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Capital One: Hat Trick of Bad Decisions

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Richard Fairbanks, the CEO, chairman, co-founder, and starting center of Capital One likens his business to a hockey game, because bad baseball metaphors are played out in his opinion. Fairbanks lives and breathes hockey. He co-owns the Washington Capitals, is a member of a full-contact rec team, coaches youth teams and drives a Zamboni to work. He lives by what he calls the Gretzky Concept, which is “go where the puck is going instead of where it is.” Unfortunately, Gretzky’s head is bleeding profusely, through a culmination of industry factors and a hat trick of bad decisions made by Fairbanks.
Fairbanks’ first goal in this hat trick was grabbing Southern consumer bank Hibernia for $4.9bn right before Katrina. The second was acquiring Northeastern commercial bank North Fork for $14.6bn right before the subprime fallout. What really got the hats on the ice was Fairbanks’ belief that he could integrate two major regional bank acquisitions in such a short period of time and face-off against established retail banking giants while battling a flat yield curve. Most North Fork branches have not been rebranded and still are not in Capital One’s central computer system. Apparently Fairbanks reads from the same bad expansion/integration playbook as retail banking giant JPMorgan, and makes equally awkward two line passes.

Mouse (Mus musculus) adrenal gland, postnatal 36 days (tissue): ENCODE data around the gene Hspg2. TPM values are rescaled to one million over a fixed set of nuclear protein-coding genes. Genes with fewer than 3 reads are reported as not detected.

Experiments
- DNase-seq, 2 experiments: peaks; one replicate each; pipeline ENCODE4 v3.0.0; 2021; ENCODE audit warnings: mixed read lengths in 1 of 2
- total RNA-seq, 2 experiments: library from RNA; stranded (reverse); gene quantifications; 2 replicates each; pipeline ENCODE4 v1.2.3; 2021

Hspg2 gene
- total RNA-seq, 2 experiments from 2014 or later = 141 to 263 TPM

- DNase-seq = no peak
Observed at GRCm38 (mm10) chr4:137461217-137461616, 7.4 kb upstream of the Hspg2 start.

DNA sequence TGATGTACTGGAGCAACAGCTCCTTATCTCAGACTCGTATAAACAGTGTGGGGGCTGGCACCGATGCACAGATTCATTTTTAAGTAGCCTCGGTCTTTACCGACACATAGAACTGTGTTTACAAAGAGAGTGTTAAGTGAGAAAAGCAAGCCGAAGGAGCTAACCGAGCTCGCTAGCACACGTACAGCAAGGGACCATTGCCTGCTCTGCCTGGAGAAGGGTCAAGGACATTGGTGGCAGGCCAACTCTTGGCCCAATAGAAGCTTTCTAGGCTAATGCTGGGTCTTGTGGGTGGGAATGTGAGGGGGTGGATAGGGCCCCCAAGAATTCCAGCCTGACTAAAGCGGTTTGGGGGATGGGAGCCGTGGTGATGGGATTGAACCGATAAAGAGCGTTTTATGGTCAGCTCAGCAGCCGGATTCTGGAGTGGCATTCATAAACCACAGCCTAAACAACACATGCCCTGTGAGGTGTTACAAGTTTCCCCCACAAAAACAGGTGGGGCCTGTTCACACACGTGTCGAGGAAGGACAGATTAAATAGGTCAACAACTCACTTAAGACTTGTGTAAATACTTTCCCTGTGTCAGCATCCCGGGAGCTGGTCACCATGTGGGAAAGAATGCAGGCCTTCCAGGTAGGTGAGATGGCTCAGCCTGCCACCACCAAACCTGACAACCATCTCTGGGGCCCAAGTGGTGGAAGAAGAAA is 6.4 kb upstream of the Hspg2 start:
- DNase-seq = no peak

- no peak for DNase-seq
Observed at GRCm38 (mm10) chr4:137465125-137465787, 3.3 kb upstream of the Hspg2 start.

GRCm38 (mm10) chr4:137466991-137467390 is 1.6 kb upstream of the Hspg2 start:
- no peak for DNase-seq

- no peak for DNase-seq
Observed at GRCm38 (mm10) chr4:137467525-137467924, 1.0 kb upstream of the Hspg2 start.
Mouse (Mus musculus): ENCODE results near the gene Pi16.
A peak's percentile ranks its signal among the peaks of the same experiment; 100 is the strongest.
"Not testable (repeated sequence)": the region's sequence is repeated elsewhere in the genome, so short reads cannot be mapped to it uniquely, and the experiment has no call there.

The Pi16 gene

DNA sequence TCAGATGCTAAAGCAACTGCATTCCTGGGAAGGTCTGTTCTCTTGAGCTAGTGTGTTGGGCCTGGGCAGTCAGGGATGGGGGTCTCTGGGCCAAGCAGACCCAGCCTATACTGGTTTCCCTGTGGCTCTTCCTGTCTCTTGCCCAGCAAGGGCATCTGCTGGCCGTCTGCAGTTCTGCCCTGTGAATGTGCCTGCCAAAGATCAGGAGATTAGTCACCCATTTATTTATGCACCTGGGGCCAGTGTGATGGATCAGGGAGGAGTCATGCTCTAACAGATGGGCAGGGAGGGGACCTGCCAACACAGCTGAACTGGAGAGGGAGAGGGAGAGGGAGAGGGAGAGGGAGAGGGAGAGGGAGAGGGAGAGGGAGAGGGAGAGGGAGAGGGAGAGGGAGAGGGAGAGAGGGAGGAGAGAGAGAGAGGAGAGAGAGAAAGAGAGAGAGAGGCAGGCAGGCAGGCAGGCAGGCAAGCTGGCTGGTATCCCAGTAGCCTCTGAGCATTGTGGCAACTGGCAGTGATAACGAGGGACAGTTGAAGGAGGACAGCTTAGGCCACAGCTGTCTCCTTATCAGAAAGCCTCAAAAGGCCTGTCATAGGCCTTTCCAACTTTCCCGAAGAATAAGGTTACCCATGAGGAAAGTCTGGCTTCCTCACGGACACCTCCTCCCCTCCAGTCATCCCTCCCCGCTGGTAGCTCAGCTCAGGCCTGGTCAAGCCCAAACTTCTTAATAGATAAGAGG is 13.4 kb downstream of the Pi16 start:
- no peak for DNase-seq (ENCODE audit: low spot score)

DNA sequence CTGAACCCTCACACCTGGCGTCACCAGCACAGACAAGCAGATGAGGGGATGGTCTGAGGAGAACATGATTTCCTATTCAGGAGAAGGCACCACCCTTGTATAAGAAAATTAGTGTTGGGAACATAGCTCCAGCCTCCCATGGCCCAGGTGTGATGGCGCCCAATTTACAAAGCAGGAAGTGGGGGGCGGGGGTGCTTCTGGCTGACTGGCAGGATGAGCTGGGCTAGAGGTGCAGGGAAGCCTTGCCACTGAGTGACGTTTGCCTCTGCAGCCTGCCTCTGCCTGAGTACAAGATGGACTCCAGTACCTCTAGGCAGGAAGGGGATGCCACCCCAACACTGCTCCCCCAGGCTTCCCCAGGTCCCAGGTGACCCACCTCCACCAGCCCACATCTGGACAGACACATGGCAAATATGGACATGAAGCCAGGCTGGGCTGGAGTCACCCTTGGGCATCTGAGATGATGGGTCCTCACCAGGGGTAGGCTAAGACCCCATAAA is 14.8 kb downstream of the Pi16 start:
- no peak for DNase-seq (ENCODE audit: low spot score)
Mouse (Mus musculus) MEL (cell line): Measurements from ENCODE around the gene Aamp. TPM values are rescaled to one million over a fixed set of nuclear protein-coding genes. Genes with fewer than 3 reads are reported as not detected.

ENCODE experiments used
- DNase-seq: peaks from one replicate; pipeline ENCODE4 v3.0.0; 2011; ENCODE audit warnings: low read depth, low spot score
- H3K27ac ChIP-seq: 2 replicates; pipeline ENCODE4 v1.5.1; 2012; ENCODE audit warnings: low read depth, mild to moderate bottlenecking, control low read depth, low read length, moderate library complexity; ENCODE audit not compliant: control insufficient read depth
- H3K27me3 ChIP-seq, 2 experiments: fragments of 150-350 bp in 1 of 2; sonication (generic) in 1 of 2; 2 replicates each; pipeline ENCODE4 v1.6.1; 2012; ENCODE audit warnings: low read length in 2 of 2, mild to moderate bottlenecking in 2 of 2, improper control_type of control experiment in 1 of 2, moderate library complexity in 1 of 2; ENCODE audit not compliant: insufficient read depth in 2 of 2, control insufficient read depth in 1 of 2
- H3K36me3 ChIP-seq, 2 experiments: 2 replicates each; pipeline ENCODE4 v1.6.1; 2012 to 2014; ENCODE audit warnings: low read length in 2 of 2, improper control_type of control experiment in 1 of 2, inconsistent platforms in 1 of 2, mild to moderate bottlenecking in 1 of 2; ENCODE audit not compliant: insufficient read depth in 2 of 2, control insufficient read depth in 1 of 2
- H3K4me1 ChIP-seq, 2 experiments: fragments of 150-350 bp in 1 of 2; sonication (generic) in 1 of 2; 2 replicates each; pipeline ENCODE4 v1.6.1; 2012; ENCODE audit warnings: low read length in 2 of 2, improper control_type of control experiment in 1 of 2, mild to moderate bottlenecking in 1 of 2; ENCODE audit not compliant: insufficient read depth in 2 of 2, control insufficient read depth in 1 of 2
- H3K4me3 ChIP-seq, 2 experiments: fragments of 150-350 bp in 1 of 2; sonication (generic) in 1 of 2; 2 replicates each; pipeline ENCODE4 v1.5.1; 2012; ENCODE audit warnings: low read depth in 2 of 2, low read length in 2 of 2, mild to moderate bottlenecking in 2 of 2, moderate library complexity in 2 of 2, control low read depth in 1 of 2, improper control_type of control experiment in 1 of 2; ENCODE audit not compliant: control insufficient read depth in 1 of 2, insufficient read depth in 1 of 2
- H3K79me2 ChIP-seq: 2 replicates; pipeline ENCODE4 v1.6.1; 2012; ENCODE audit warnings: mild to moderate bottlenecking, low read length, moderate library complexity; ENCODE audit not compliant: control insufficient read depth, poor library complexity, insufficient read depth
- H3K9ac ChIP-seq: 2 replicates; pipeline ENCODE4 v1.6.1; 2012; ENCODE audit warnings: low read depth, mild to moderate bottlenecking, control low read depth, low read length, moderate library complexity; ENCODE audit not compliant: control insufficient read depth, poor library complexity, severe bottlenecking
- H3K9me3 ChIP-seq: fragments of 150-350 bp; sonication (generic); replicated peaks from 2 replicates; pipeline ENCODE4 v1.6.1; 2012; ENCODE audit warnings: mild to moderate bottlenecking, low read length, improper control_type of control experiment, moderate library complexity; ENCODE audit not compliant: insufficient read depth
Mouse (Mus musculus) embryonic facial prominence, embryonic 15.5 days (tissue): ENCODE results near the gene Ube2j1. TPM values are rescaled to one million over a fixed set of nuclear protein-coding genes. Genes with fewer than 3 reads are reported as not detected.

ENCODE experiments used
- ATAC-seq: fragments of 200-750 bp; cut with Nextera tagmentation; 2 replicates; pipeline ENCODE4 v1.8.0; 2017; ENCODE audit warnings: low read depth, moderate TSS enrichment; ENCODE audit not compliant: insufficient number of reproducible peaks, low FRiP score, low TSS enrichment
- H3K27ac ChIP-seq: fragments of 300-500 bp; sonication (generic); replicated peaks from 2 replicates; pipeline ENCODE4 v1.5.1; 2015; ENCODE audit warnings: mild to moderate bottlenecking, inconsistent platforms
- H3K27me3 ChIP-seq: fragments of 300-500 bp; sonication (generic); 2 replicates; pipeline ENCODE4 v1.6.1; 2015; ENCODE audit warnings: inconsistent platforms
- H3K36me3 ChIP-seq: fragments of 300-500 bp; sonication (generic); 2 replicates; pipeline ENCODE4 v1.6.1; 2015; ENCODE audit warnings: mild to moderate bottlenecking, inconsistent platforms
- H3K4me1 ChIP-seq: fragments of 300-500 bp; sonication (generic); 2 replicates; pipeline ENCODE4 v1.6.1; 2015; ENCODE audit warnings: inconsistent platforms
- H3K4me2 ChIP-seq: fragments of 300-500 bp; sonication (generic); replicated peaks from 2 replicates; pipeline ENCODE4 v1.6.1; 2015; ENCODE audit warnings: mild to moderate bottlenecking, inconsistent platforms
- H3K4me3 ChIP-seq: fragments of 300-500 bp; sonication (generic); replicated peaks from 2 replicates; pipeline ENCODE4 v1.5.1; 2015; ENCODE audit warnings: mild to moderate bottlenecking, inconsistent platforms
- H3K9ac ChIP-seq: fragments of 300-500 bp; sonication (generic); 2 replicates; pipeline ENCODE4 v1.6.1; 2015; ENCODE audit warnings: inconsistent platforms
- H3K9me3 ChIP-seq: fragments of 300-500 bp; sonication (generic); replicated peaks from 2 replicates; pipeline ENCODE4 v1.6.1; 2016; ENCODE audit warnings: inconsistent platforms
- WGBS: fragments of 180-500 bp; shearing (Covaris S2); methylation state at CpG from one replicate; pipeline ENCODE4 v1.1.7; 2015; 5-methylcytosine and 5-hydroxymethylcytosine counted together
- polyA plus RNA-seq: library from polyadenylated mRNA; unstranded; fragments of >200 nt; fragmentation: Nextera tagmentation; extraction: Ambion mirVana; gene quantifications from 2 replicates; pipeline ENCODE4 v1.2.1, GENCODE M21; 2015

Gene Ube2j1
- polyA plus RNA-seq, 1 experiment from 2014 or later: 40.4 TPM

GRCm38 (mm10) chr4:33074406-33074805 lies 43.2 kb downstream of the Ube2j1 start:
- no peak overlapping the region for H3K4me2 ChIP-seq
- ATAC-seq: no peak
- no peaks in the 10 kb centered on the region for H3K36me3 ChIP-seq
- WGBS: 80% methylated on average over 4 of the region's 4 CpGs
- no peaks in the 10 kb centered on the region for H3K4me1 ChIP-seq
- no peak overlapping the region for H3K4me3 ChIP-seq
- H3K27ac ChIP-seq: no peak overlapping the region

Last month, Fairbanks tried to mix up his lines, announcing Capital One’s first major cost cutting effort after two and half years of the company’s stock price being stuck in the neutral zone trap. The trap held.
Now, Capital One is trying to find its mojo by playing the management shuffle game, taking execs from Wachovia and Bank of America to replace the head of North Fork and commercial banking. Fairbanks commented, “We really are in the early third period of a three period game when it comes to completing my banking master plan…ok, fine, the seventh inning. We’re in the freaking seventh inning.”
Chief of Capital One Applies Hockey Strategies to Banking [New York Times]